The Independent Voice of Southern Methodist University Since 1915

The Daily Campus

The Daily Campus

The Independent Voice of Southern Methodist University Since 1915

The Daily Campus

The Independent Voice of Southern Methodist University Since 1915

The Daily Campus


The Rachel Scott story

Rachel’s Challenge was hosted by the Students for a Better Society on Monday night at the Hughes-Trigg Theater. This event told the story of Rachel Scott, the first of 13 to be killed at the Columbine High School massacre on April 20, 1999.

The event retell the story of Rachel Scott, and challenged SMU students to show compassion for their fellow people.

Her family started Rachel’s Challenge, when they began visiting schools around the nation, inspiring over 11 million people by retelling the life of their daughter.

Six weeks before Rachel was killed, she wrote an essay called “My Ethics, My Codes of Life.” In this essay she wrote, “Compassion is the greatest form of love humans have to offer.” She practiced compassion every day with small interactions, or a smile in the hallway. Rachel’s Challenge is encouraging all people to make an impact on the lives of those around them.

Rachel intervened with two boys who were picking on a disabled student at Columbine. This student later revealed to Rachel’s family that the week he met Rachel, he was planning on killing himself. She screwed up his plan and changed his life forever.

The speaker Dave Gamache told a story of a man who jumped off the Golden Gate Bridge. A note was found at his house that read: “I’m going to the bridge today, if one person smiles at me, I won’t jump.” No one smiled.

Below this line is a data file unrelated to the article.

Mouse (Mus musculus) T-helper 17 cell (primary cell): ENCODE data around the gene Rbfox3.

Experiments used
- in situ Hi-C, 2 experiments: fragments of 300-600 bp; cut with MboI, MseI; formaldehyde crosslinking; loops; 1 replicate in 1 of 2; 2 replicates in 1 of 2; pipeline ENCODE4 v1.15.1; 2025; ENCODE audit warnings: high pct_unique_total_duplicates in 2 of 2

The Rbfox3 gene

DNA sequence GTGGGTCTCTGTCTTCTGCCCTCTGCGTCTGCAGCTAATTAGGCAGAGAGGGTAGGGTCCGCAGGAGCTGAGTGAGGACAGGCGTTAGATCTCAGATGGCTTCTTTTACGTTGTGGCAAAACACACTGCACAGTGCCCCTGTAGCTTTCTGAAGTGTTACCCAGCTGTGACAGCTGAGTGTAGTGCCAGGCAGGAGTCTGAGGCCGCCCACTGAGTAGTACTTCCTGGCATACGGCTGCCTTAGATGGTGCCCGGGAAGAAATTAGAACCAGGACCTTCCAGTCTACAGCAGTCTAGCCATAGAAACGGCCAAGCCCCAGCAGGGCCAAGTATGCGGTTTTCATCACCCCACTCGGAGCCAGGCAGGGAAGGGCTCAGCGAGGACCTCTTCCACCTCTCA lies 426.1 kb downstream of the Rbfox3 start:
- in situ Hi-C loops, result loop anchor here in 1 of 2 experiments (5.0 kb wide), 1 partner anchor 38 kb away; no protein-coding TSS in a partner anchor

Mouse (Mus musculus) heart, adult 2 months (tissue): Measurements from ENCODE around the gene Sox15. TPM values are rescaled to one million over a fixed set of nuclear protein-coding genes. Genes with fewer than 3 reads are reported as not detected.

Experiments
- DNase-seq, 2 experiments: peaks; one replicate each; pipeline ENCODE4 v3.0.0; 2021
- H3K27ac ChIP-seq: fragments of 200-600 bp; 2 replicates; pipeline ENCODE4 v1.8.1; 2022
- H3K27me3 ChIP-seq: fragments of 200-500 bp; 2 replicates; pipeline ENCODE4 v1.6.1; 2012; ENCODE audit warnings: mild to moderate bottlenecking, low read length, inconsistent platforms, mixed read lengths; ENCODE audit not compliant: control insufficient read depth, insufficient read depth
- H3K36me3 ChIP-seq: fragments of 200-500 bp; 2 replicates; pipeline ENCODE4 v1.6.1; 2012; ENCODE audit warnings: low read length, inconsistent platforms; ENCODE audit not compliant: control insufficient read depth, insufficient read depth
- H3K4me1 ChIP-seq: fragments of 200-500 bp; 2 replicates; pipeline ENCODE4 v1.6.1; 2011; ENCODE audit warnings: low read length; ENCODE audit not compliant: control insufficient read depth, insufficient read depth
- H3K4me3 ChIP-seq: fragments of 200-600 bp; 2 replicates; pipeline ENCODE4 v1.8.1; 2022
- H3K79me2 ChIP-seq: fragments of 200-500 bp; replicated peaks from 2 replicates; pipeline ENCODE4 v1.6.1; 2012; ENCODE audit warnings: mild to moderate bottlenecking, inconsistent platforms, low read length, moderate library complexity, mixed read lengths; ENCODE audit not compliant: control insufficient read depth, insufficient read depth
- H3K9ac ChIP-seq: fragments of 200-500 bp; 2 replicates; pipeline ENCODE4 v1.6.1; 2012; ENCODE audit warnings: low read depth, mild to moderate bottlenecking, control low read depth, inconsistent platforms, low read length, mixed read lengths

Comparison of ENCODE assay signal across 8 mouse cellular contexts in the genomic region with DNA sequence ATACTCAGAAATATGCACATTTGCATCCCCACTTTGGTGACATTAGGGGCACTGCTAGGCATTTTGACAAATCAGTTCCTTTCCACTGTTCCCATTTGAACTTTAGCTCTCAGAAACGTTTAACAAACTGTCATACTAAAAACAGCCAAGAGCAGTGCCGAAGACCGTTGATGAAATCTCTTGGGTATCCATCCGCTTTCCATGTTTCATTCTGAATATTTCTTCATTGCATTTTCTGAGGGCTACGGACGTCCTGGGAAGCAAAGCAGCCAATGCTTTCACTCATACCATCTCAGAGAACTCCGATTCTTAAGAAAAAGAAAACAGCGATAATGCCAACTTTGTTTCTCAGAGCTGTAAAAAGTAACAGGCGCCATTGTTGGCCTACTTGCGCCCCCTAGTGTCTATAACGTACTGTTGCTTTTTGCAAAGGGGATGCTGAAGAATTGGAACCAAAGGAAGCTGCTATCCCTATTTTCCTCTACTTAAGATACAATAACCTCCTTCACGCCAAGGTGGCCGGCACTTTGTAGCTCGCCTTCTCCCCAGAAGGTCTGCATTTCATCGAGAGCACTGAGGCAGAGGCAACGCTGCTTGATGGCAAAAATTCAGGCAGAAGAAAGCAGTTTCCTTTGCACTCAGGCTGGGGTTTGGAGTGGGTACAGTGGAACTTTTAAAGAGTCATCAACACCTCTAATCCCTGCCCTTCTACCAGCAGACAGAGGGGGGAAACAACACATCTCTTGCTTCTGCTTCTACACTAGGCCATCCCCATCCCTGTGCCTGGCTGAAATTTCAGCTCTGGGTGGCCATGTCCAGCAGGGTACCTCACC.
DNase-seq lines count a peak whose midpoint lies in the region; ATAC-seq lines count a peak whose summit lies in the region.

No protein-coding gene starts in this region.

Rachel’s Challenge presents five guidelines that Rachel chose to live her life by and encourages everyone to follow these same guidelines.

The first is to eliminate prejudice by looking for the best in others. Rachel was killed by the same prejudices that killed Anne Frank. The two shooters, Eric Harris and Dylan Klebold chose April 20 because it was Hitler’s birthday.

Rachel’s brother, Craig, witnessed two of his friends killed during the columbine massacre. One friend Isaiah, a black, was being made fun of by Harris and Klebold because he was black and then they killed him.

“The last thing he heard in his life was racial slurs being made against him,” said Craig Scott in a video shown at the event.

The second guideline: dare to dream, set goals and keep a journal. Rachel’s words of wisdom come from the six diaries found after she was killed.

The third guideline is to choose your influences. It was found months later that the killers Harris and Klebold had watched “Natural Born Killers” over 200 times.

The fourth is that small acts of kindness make a huge impact. During her life, Rachel reached out to three types of students, the disabled, students who were new in school and students who were being picked on or put down. These acts of kindness changed the lives of these students.

The last guideline encourages students to make an impact on people’s lives and to start a chain reaction with family and friends.

“…Test them for yourself, and see the kind of effect they have in the lives of people around you. You just may start a chain reaction.” said Rachel Scott in her essay.

By the end of the event, members of the audience were in tears, stood up and gave a standing ovation.

“It was phenomenal, the love, care and compassion she showed is something I hope to emulate in my own life,” said sophomore Nick Elledge.

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